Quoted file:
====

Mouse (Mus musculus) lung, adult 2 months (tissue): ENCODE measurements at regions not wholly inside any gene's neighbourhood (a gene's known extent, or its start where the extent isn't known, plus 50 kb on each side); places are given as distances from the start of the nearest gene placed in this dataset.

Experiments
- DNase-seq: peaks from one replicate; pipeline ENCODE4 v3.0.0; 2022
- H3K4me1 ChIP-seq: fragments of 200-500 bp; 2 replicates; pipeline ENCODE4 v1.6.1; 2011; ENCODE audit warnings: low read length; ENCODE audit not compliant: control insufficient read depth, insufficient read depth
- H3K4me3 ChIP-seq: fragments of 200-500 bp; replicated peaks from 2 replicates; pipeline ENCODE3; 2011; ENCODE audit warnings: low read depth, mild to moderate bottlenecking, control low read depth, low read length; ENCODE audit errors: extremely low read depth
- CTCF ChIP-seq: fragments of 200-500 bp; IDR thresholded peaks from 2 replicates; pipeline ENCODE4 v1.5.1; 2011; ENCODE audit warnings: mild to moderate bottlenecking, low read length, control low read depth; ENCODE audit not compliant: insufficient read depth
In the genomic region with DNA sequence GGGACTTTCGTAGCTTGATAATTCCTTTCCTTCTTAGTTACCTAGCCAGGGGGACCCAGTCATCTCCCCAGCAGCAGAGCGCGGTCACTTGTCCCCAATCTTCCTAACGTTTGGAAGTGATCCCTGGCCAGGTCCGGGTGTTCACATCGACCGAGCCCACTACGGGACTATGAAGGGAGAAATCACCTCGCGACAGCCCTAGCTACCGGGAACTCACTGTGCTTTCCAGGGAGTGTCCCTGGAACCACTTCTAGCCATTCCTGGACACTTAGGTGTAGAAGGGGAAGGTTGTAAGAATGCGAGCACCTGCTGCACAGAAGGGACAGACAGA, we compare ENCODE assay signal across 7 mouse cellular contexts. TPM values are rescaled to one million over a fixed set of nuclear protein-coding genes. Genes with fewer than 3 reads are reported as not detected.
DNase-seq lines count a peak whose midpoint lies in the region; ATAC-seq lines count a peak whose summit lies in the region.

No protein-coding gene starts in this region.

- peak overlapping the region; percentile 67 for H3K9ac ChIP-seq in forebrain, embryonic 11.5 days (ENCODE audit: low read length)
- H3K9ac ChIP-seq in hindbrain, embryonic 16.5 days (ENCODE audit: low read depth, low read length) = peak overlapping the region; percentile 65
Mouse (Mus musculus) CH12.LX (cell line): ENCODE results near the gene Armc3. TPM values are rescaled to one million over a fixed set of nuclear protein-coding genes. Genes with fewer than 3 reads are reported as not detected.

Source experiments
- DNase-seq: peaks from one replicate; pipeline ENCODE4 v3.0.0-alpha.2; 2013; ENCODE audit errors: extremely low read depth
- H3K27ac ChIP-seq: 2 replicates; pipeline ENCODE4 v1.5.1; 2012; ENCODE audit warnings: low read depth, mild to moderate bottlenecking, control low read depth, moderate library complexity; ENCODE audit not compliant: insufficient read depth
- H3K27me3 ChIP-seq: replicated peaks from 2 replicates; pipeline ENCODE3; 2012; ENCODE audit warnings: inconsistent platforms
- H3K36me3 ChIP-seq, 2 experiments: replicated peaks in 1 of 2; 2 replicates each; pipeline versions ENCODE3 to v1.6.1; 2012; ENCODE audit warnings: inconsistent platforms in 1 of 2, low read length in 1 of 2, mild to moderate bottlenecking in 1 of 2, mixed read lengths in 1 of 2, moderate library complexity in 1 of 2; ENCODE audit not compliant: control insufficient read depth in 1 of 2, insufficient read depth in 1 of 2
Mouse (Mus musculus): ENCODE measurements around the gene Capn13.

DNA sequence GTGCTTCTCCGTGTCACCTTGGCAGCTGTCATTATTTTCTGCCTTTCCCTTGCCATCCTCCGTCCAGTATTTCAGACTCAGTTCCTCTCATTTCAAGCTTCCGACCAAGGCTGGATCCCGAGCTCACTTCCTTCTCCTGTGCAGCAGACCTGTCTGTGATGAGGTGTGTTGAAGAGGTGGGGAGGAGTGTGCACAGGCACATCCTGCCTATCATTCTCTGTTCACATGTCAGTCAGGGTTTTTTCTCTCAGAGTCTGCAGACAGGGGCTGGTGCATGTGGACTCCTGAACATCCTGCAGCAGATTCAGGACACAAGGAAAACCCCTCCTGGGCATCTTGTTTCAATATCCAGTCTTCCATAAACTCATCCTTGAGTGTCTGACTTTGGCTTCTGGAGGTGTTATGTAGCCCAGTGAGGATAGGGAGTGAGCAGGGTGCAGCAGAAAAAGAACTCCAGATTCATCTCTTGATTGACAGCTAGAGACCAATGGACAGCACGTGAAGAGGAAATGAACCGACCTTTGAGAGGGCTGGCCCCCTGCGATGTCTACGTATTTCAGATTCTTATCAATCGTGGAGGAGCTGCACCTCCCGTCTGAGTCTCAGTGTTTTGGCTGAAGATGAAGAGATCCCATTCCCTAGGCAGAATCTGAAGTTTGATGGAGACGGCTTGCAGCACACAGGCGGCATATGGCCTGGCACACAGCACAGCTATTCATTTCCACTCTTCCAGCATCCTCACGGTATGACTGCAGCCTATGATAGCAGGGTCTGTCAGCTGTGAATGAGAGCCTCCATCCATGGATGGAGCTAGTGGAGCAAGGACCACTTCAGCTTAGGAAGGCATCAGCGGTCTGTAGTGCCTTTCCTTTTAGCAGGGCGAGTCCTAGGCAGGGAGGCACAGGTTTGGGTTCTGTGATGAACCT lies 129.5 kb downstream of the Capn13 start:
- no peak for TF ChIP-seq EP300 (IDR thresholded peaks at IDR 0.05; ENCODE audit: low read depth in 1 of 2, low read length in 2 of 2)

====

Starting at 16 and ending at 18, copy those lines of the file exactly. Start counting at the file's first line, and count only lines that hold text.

- H3K27me3 ChIP-seq: replicated peaks from 2 replicates; pipeline ENCODE3; 2012; ENCODE audit warnings: inconsistent platforms
- H3K36me3 ChIP-seq, 2 experiments: replicated peaks in 1 of 2; 2 replicates each; pipeline versions ENCODE3 to v1.6.1; 2012; ENCODE audit warnings: inconsistent platforms in 1 of 2, low read length in 1 of 2, mild to moderate bottlenecking in 1 of 2, mixed read lengths in 1 of 2, moderate library complexity in 1 of 2; ENCODE audit not compliant: control insufficient read depth in 1 of 2, insufficient read depth in 1 of 2
Mouse (Mus musculus): ENCODE measurements around the gene Capn13.